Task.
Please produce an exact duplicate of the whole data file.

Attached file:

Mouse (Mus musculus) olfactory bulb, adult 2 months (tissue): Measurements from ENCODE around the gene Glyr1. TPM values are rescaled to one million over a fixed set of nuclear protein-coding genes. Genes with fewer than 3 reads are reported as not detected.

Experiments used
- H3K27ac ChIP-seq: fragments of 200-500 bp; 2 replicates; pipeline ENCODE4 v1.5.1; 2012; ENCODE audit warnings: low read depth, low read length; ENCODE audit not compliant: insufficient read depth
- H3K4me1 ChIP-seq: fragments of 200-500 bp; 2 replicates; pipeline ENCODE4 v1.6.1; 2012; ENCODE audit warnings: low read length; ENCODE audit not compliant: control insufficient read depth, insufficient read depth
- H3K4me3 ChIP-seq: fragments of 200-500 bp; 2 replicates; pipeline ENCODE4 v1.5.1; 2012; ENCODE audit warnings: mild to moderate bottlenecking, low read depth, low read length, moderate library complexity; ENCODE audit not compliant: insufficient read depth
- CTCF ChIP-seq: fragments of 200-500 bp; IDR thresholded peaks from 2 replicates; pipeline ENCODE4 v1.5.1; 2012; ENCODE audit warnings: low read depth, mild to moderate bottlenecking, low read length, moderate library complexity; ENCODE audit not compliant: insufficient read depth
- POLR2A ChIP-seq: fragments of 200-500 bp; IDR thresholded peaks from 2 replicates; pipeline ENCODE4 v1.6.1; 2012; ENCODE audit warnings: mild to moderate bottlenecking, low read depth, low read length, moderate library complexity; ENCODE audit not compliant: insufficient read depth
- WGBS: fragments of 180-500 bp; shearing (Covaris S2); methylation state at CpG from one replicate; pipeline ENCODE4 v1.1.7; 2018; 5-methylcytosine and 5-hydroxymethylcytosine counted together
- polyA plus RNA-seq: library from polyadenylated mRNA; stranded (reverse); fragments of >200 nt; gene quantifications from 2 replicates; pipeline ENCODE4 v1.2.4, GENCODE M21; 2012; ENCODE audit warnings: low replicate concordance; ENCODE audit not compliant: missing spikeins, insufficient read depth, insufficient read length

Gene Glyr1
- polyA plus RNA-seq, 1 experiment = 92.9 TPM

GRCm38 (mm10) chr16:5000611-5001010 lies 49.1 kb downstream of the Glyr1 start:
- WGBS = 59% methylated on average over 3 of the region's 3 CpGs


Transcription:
Mouse (Mus musculus) olfactory bulb, adult 2 months (tissue): Measurements from ENCODE around the gene Glyr1. TPM values are rescaled to one million over a fixed set of nuclear protein-coding genes. Genes with fewer than 3 reads are reported as not detected.

Experiments used
- H3K27ac ChIP-seq: fragments of 200-500 bp; 2 replicates; pipeline ENCODE4 v1.5.1; 2012; ENCODE audit warnings: low read depth, low read length; ENCODE audit not compliant: insufficient read depth
- H3K4me1 ChIP-seq: fragments of 200-500 bp; 2 replicates; pipeline ENCODE4 v1.6.1; 2012; ENCODE audit warnings: low read length; ENCODE audit not compliant: control insufficient read depth, insufficient read depth
- H3K4me3 ChIP-seq: fragments of 200-500 bp; 2 replicates; pipeline ENCODE4 v1.5.1; 2012; ENCODE audit warnings: mild to moderate bottlenecking, low read depth, low read length, moderate library complexity; ENCODE audit not compliant: insufficient read depth
- CTCF ChIP-seq: fragments of 200-500 bp; IDR thresholded peaks from 2 replicates; pipeline ENCODE4 v1.5.1; 2012; ENCODE audit warnings: low read depth, mild to moderate bottlenecking, low read length, moderate library complexity; ENCODE audit not compliant: insufficient read depth
- POLR2A ChIP-seq: fragments of 200-500 bp; IDR thresholded peaks from 2 replicates; pipeline ENCODE4 v1.6.1; 2012; ENCODE audit warnings: mild to moderate bottlenecking, low read depth, low read length, moderate library complexity; ENCODE audit not compliant: insufficient read depth
- WGBS: fragments of 180-500 bp; shearing (Covaris S2); methylation state at CpG from one replicate; pipeline ENCODE4 v1.1.7; 2018; 5-methylcytosine and 5-hydroxymethylcytosine counted together
- polyA plus RNA-seq: library from polyadenylated mRNA; stranded (reverse); fragments of >200 nt; gene quantifications from 2 replicates; pipeline ENCODE4 v1.2.4, GENCODE M21; 2012; ENCODE audit warnings: low replicate concordance; ENCODE audit not compliant: missing spikeins, insufficient read depth, insufficient read length

Gene Glyr1
- polyA plus RNA-seq, 1 experiment = 92.9 TPM

GRCm38 (mm10) chr16:5000611-5001010 lies 49.1 kb downstream of the Glyr1 start:
- WGBS = 59% methylated on average over 3 of the region's 3 CpGs